Morgan County Circuit Clerk John Pat Orr is retiring after nearly 18 years in office.
During a six-year span, Orr saw his staff reduced from 22 to 10 employees because of state budget cuts. His successor will manage an office that includes multiple divisions, including circuit, district and juvenile courts. Employees are divided among the divisions.
In the Nov. 6 general election, voters will choose between Republican Chris Priest, an attorney, and former minister Martin Steelmon, a Democrat.
The Daily posed questions to the candidates.
Question: Why are you running for circuit clerk?
Answer: I’ve spent my life serving others. I considered running for public office when I was presented with the possibility of serving Morgan County through the circuit clerk’s office. After studying the position, I realized that the post is not a political office, but a place of public service. Many close friends and associates helped me to realize that my level of education and background of finance and ministerial service over the past 30 years was a combination well-suited for the position.
Q: What is the circuit clerk’s role in the judicial process?
A: It is varied, but simply put, the circuit clerk is a liaison between the people of Morgan County and their judicial system. The law prohibits the clerk from giving legal advice, however, he is
every citizen’s representative in matters such as jury duty, the acquisition of passports and a wide range of family issues. The clerk is also charged with several election-related duties. As part of an election board in conjunction with the judge of probate and the sheriff, the clerk administers absentee voting and canvasses county election results.
Q: Alabama has a unified judicial system, and for several years the courts have been underfunded because of revenue shortages. Budget cuts last year left the Morgan clerk’s office with 10 employees when it should have 22. How will you manage an office with a short staff?
A: The same way our outgoing circuit clerk has done for the past 18 years — with diligence and patience. In meeting with Orr and discussing the various challenges that lie ahead, I have developed a great appreciation and respect for the work being done by the present staff, which is caught between an ever-increasing workload in a growing community and a shrinking state budget. Those 10 staffers have decades of combined experience, and I look forward to their input.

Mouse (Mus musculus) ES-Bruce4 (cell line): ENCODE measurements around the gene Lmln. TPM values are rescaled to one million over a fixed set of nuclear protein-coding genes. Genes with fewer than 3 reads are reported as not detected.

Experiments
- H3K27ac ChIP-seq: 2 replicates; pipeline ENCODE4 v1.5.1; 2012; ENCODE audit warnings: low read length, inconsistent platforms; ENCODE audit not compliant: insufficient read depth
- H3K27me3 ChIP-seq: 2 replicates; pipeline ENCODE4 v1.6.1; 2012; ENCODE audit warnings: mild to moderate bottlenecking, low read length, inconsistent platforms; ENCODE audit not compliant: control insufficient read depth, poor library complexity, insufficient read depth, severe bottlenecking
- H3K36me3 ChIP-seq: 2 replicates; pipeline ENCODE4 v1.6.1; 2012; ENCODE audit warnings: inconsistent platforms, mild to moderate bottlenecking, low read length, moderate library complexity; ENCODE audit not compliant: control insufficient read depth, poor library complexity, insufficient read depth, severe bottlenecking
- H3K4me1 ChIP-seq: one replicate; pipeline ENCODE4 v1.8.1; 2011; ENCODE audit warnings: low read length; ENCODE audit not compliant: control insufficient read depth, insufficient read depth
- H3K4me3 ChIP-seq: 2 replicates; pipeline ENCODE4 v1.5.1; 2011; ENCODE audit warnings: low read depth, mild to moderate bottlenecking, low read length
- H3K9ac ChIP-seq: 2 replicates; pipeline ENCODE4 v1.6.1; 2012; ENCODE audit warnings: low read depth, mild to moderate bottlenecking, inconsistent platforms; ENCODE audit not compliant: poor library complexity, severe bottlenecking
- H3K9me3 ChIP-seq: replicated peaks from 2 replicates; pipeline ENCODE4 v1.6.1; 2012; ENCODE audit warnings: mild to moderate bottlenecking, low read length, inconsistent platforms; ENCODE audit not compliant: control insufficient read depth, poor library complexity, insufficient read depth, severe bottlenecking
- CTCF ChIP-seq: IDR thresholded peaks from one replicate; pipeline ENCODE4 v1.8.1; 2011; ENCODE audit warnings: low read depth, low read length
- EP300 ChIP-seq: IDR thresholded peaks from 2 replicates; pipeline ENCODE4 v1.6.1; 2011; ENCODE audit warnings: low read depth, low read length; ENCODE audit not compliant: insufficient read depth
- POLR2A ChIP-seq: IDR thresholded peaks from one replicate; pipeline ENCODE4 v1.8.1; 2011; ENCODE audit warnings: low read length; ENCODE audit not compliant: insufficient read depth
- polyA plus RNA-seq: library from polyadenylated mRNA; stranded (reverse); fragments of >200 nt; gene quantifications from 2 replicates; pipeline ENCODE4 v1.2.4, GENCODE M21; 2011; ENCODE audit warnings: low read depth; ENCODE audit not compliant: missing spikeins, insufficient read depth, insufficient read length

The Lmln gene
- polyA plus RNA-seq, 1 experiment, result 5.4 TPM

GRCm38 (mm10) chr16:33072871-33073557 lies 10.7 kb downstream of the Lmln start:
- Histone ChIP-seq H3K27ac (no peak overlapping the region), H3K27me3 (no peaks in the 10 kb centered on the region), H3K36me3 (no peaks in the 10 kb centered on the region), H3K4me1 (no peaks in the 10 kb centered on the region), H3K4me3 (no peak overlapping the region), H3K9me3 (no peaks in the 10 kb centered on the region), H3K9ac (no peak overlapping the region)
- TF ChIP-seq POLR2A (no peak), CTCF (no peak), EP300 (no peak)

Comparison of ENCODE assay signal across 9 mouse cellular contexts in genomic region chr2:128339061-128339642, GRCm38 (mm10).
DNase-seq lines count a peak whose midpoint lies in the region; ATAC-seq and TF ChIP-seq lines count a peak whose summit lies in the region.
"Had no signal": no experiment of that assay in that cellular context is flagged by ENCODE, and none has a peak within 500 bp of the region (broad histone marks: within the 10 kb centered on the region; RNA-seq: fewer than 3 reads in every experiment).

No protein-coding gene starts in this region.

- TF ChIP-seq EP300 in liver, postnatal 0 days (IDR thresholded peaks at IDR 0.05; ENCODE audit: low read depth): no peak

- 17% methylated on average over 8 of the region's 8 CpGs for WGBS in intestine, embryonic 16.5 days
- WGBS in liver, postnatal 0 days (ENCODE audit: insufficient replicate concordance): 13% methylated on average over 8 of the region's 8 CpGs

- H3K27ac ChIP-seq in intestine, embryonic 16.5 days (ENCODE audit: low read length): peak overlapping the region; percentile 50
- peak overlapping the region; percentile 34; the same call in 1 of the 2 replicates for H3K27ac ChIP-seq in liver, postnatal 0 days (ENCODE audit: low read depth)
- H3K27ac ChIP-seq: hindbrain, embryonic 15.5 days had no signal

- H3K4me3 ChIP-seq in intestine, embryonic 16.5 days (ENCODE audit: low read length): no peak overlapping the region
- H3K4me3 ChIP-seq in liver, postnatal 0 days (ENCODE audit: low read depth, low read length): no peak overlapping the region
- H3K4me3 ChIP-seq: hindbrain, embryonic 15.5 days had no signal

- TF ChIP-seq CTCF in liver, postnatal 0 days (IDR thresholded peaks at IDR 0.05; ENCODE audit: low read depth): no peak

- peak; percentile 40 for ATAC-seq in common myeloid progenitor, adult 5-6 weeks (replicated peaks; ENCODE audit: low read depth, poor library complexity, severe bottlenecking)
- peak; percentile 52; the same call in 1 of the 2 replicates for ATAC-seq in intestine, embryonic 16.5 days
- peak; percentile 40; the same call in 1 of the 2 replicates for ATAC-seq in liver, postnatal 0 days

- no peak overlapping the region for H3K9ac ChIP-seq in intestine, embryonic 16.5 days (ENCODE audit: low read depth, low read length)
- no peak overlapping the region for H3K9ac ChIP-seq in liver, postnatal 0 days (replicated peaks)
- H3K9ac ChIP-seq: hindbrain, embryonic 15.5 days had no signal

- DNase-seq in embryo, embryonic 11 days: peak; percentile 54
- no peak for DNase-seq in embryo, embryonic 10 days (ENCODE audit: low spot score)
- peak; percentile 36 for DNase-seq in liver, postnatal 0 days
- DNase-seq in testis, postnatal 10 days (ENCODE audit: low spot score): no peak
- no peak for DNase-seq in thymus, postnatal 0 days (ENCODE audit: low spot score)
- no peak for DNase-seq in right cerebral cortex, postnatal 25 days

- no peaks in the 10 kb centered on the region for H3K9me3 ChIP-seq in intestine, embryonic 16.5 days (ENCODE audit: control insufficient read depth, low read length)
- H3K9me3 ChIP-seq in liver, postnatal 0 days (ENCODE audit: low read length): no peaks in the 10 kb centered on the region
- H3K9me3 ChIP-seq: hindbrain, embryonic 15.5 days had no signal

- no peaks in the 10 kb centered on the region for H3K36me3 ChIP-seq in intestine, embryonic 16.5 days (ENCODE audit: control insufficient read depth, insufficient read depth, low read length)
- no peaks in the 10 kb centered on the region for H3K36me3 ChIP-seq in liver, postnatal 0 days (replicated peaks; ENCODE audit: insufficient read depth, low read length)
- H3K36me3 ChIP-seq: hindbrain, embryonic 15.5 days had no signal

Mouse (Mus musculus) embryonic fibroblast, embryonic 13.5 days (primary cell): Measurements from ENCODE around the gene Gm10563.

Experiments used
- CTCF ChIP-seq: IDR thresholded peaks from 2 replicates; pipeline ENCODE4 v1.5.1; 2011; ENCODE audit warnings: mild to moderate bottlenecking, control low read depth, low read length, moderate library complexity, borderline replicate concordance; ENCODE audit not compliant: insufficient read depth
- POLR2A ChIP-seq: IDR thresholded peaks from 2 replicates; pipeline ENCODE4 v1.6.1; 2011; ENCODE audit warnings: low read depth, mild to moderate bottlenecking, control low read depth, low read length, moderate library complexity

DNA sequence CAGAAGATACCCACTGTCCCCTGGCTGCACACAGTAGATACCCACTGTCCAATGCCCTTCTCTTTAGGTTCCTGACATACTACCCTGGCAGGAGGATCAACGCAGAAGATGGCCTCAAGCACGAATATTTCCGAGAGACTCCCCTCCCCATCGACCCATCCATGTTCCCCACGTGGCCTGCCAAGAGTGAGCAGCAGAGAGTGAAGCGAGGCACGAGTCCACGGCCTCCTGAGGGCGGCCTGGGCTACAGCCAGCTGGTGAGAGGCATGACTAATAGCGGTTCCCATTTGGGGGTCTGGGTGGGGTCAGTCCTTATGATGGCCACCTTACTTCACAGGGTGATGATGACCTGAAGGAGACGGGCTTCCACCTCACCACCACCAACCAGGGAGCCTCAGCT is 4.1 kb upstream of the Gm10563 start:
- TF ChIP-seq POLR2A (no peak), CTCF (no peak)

Q: When and if the system receives another drastic cut, are you prepared to deal with it?
A: Yes. However, the circuit clerk and staff, as do many others in public service, have no control over the issues which affect our state revenues or the budget restraints with which they may find themselves placed under. Over half of the staff has been lost in recent years due to matters arising from proration. The circuit clerk’s budget is appropriated from Montgomery, and while no one wants to see even more cuts, they very well may come.
Q: It’s important for a circuit clerk to have knowledge about what district and circuit judges do, as well as the jury process for civil and criminal trials. Do you have that knowledge?
A: Certainly. Having served as a juror in a serious criminal case, I quickly became aware of the importance of a fair and impartial court system. My role as circuit clerk working with our distinguished judges will be to facilitate record-keeping for the courts, but never to become involved in the interpretation of law. There is a major distinction between my role as clerk and that of a circuit judge.
Q: Because of the lack of employees in the office, you might have to help perform some of the duties. Would you be able to do so?
A: Yes. Anyone who finds himself in a new position must make the job their own, and I have been assured by the outgoing clerk that I would have open and unlimited access to the office staff and environment for the weeks between election day and the swearing-in date in January. I anticipate acquiring an even stronger grasp of the challenges that come with the office. The circuit clerk should be willing to do any job that his staff is required to do.
Q: What would you do to keep the circuit clerk’s office current and efficient to avoid a backlog of cases?
A: For anyone to remain current, they must continually educate themselves. I look forward to the opportunities presented by the state, which not only offers, but requires all circuit clerks to stay current through continuing education. Additionally, I will seek out the advice of other clerks in our state to find out how they and their staffs are staying current and improving service to their communities.
Q: Why should voters elect you over your opponent?
A: Life experience. I understand this job. I possess the education, experience and the skill sets required. Your circuit clerk is a record-keeper. He is a financial officer. He is a problem-solver. All these duties and a multitude of others mean one thing: to be the circuit clerk is to be a servant. For the past 30 years, first in banking, then in ministry, I’ve come to understand that serving others is the greatest joy in life.
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